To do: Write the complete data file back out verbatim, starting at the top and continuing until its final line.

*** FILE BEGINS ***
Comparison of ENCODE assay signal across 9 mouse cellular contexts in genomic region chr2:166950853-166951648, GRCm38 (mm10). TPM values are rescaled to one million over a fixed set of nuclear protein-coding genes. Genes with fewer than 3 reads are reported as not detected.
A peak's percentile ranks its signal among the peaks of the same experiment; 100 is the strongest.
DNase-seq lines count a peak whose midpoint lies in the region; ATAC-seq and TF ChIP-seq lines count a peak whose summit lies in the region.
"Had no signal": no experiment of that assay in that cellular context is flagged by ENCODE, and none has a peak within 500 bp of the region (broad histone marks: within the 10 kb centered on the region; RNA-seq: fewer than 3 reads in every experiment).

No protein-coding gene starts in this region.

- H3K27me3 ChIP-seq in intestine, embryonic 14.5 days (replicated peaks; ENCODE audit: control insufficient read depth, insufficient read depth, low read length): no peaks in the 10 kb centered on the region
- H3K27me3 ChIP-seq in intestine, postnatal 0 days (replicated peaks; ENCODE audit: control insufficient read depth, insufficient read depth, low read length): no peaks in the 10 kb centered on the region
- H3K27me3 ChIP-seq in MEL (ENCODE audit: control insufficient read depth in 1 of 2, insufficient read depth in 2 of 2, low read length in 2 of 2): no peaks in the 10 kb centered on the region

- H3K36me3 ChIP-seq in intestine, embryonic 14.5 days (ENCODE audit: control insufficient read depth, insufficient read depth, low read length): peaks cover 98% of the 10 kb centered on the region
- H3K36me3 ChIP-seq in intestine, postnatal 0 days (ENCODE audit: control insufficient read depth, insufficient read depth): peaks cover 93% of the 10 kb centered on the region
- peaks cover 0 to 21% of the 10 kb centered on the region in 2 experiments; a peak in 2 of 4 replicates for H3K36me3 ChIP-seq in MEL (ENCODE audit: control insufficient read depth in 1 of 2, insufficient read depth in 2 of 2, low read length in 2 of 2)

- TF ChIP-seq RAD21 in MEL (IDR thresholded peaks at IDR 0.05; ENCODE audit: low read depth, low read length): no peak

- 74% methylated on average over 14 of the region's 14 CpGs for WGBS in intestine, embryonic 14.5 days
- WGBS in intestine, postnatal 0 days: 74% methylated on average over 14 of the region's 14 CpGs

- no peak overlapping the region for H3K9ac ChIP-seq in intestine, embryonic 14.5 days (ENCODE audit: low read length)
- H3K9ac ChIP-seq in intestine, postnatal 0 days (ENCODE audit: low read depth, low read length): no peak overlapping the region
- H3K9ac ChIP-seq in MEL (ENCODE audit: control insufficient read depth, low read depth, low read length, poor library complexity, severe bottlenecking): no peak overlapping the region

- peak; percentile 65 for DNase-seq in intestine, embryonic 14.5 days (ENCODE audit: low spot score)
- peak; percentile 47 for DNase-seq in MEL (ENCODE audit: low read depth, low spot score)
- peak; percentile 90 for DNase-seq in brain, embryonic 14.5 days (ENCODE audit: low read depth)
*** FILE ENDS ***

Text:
Comparison of ENCODE assay signal across 9 mouse cellular contexts in genomic region chr2:166950853-166951648, GRCm38 (mm10). TPM values are rescaled to one million over a fixed set of nuclear protein-coding genes. Genes with fewer than 3 reads are reported as not detected.
A peak's percentile ranks its signal among the peaks of the same experiment; 100 is the strongest.
DNase-seq lines count a peak whose midpoint lies in the region; ATAC-seq and TF ChIP-seq lines count a peak whose summit lies in the region.
"Had no signal": no experiment of that assay in that cellular context is flagged by ENCODE, and none has a peak within 500 bp of the region (broad histone marks: within the 10 kb centered on the region; RNA-seq: fewer than 3 reads in every experiment).

No protein-coding gene starts in this region.

- H3K27me3 ChIP-seq in intestine, embryonic 14.5 days (replicated peaks; ENCODE audit: control insufficient read depth, insufficient read depth, low read length): no peaks in the 10 kb centered on the region
- H3K27me3 ChIP-seq in intestine, postnatal 0 days (replicated peaks; ENCODE audit: control insufficient read depth, insufficient read depth, low read length): no peaks in the 10 kb centered on the region
- H3K27me3 ChIP-seq in MEL (ENCODE audit: control insufficient read depth in 1 of 2, insufficient read depth in 2 of 2, low read length in 2 of 2): no peaks in the 10 kb centered on the region

- H3K36me3 ChIP-seq in intestine, embryonic 14.5 days (ENCODE audit: control insufficient read depth, insufficient read depth, low read length): peaks cover 98% of the 10 kb centered on the region
- H3K36me3 ChIP-seq in intestine, postnatal 0 days (ENCODE audit: control insufficient read depth, insufficient read depth): peaks cover 93% of the 10 kb centered on the region
- peaks cover 0 to 21% of the 10 kb centered on the region in 2 experiments; a peak in 2 of 4 replicates for H3K36me3 ChIP-seq in MEL (ENCODE audit: control insufficient read depth in 1 of 2, insufficient read depth in 2 of 2, low read length in 2 of 2)

- TF ChIP-seq RAD21 in MEL (IDR thresholded peaks at IDR 0.05; ENCODE audit: low read depth, low read length): no peak

- 74% methylated on average over 14 of the region's 14 CpGs for WGBS in intestine, embryonic 14.5 days
- WGBS in intestine, postnatal 0 days: 74% methylated on average over 14 of the region's 14 CpGs

- no peak overlapping the region for H3K9ac ChIP-seq in intestine, embryonic 14.5 days (ENCODE audit: low read length)
- H3K9ac ChIP-seq in intestine, postnatal 0 days (ENCODE audit: low read depth, low read length): no peak overlapping the region
- H3K9ac ChIP-seq in MEL (ENCODE audit: control insufficient read depth, low read depth, low read length, poor library complexity, severe bottlenecking): no peak overlapping the region

- peak; percentile 65 for DNase-seq in intestine, embryonic 14.5 days (ENCODE audit: low spot score)
- peak; percentile 47 for DNase-seq in MEL (ENCODE audit: low read depth, low spot score)
- peak; percentile 90 for DNase-seq in brain, embryonic 14.5 days (ENCODE audit: low read depth)